To take full advantage of this population dividend, Pakistan has to productively engage not only its male youth but also the female population which constitute almost half of its population. International comparisons indicate that Pakistan has lost out particularly in terms of export competitiveness due to low rates of female participation especially in industrial activities. There is evidence of the 'discouraged worker effect' in countries like Pakistan, Egypt and Iran, where high female unemployment rates are accompanied by low labour force participation rates. This effect arises when high unemployment rates lead to withdrawal of workers from the labour force.

In Pakistan, the overall labour force participation rate remains low, ranging around 50 percent, with a gradual increase in recent years. Interestingly, though the labour force participation rate for men has declined over the last four decades to 82 percent currently, it has increased for women from a very low level of 9 percent in 1971-72 to almost 22 percent in 2007-08. This trend indicates that the overall gender gap in labour force participation rates is declining in Pakistan. However, it continues to remain very low, with over 78 percent of women of productive age out of the labour force. In terms of numbers, the ratio of male to female workers is currently about 41.

The structure of female employment is almost 74 percent of female workers in Pakistan are engaged in agriculture, mainly in activities related to livestock. Among those women who work in the urban areas, over 28 percent are associated with textile, wearing apparel and leather industries, 20 percent in social and related community services, 16 percent in agriculture, livestock and hunting, and 13 percent in household services. Overall, the share of female employment in the formal sector of the economy is low, at only about 7 percent, and declining. There is a similar pattern of decline in the informal sector.

Another striking conclusion is related to the fundamental problem in the Pakistani context of the weak link between education and employment. While women are entering higher educational institutions in large numbers this is not being followed by subsequent entry into the labour force. The limited entry of highly educated females into employment highlights potentially strong gender discrimination in the labour market.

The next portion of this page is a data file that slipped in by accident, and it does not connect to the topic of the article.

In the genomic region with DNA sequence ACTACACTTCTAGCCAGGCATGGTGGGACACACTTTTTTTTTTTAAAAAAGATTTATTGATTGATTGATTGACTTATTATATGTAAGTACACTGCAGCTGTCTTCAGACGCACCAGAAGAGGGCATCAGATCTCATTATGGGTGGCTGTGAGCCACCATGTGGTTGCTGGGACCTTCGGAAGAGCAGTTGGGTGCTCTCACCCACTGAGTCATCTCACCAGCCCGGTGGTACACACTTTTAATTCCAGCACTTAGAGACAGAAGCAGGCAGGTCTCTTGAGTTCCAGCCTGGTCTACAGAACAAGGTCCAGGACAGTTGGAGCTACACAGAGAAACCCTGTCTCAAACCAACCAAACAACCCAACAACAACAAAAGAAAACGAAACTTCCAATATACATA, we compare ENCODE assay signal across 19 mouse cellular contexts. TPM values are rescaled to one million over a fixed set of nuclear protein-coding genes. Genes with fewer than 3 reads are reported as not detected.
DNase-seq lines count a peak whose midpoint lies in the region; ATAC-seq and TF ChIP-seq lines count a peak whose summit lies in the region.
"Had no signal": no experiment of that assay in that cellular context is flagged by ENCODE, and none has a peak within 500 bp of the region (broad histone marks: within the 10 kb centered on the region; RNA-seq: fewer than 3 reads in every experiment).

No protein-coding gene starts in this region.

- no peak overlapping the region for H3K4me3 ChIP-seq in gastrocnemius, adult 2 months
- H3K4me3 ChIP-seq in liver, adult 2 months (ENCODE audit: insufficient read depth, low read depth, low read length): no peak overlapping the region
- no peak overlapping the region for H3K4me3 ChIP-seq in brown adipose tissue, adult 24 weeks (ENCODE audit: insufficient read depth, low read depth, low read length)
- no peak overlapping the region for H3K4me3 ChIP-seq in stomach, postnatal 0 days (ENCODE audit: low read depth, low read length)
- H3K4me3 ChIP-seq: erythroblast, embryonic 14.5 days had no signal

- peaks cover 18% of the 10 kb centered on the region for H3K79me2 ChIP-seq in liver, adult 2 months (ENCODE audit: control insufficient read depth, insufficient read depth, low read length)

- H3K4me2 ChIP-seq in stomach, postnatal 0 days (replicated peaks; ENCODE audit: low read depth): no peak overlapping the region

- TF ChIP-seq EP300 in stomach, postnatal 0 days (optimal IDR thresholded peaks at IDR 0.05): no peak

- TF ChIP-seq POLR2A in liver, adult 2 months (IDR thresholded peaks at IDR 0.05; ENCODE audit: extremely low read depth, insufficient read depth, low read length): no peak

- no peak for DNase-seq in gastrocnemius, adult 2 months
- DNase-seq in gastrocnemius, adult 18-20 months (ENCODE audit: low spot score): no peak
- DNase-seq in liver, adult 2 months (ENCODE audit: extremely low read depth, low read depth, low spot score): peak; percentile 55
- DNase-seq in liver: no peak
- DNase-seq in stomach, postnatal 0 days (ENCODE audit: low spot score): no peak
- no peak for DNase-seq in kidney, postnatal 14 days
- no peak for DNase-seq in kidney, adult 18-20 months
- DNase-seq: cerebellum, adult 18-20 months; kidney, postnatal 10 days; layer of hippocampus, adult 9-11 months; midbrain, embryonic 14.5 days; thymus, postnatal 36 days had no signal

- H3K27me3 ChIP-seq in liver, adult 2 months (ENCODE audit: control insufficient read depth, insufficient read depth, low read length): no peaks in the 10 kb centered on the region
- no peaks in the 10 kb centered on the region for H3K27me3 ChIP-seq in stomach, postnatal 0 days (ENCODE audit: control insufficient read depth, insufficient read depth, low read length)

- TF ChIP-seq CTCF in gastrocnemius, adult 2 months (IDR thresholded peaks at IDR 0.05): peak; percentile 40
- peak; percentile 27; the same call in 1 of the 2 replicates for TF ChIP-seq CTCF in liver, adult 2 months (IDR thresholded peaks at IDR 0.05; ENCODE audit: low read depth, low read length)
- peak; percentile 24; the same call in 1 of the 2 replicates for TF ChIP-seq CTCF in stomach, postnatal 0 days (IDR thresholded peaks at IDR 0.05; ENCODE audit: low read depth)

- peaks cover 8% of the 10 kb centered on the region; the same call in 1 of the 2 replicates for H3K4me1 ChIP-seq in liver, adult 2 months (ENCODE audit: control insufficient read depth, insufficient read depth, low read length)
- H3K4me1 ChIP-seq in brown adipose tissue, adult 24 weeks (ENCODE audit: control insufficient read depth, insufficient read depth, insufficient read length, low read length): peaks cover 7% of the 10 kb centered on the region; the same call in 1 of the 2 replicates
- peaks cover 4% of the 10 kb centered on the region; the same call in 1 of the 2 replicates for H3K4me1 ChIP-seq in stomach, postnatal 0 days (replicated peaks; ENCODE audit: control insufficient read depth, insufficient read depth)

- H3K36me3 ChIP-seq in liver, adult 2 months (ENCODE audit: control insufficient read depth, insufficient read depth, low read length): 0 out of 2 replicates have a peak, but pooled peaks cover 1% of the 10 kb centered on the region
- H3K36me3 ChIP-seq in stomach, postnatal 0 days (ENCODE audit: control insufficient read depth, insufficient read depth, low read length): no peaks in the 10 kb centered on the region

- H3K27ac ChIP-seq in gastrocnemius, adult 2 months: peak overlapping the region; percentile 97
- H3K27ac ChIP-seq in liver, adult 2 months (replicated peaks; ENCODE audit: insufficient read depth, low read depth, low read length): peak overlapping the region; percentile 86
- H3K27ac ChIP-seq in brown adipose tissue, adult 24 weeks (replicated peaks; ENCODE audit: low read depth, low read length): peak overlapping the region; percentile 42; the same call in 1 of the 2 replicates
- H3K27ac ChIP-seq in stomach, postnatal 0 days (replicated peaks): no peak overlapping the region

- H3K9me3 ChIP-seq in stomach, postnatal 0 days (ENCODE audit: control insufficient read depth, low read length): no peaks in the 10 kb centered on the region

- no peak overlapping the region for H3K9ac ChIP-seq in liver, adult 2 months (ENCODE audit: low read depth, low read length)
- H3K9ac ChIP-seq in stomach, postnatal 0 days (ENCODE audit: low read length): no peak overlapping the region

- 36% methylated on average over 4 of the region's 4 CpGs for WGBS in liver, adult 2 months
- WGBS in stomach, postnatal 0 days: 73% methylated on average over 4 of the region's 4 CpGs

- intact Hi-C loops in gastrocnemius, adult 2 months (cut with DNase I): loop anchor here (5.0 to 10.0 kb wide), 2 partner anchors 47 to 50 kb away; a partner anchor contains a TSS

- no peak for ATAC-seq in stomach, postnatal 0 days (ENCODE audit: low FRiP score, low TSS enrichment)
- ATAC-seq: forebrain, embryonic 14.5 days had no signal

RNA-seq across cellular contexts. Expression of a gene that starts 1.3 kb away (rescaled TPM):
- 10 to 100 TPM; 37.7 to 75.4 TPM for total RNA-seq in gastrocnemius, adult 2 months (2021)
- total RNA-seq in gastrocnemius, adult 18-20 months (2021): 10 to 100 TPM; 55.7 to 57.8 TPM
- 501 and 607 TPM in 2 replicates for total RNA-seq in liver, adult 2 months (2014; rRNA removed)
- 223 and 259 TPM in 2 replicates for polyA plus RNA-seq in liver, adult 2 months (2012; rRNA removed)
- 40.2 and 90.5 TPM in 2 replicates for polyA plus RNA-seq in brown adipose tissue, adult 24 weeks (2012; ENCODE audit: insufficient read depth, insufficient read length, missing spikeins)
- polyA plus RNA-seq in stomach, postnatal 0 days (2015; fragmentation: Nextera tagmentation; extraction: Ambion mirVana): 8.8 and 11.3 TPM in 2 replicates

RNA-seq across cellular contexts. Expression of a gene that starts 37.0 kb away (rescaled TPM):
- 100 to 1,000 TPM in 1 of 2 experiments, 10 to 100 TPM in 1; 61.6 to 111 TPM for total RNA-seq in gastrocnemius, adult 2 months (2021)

A discussion of female labour force participation cannot be completed without emphasizing two important issues. The first is the extent to which the increase in labour force participation is overstated due to the inclusion of 'unpaid family workers' and the second, the degree to which the extent of participation is understated due to the exclusion of women employed in marginal activities.

On the other hand, the labour force participation rate almost doubles with the inclusion of women engaged in subsistence activities. Compared to men, therefore, women are more involved in unpaid family work, or in unpaid or low paid or marginal economic activities. Women at work in Pakistan have largely been unable to convert employment into a means of social and economic empowerment.

Pakistan is either a signatory or has ratified various international conventions and declarations committing itself to improve gender inequalities and inequities. In order to ensure a conducive social environment, domestic legislation has to be made at par with its international commitments. Unfortunately, there exist no constitutional provisions which make these international commitments binding upon the judiciary.

The absence of essential pre-requisites continues to impair any serious and sustained efforts required for the development of society and women's empowerment. The existing legislation is limited in its extent to specific workers, whereas, the conventions are broader in their application than the existing domestic legislation. The situation for women is complicated due to their socio-economic status. Complicated legal procedures compounded by gender biases of judiciary and law enforcing agencies, delays, high cost of court expenses and corruption of the judiciary makes it extremely difficult for women to access social justice.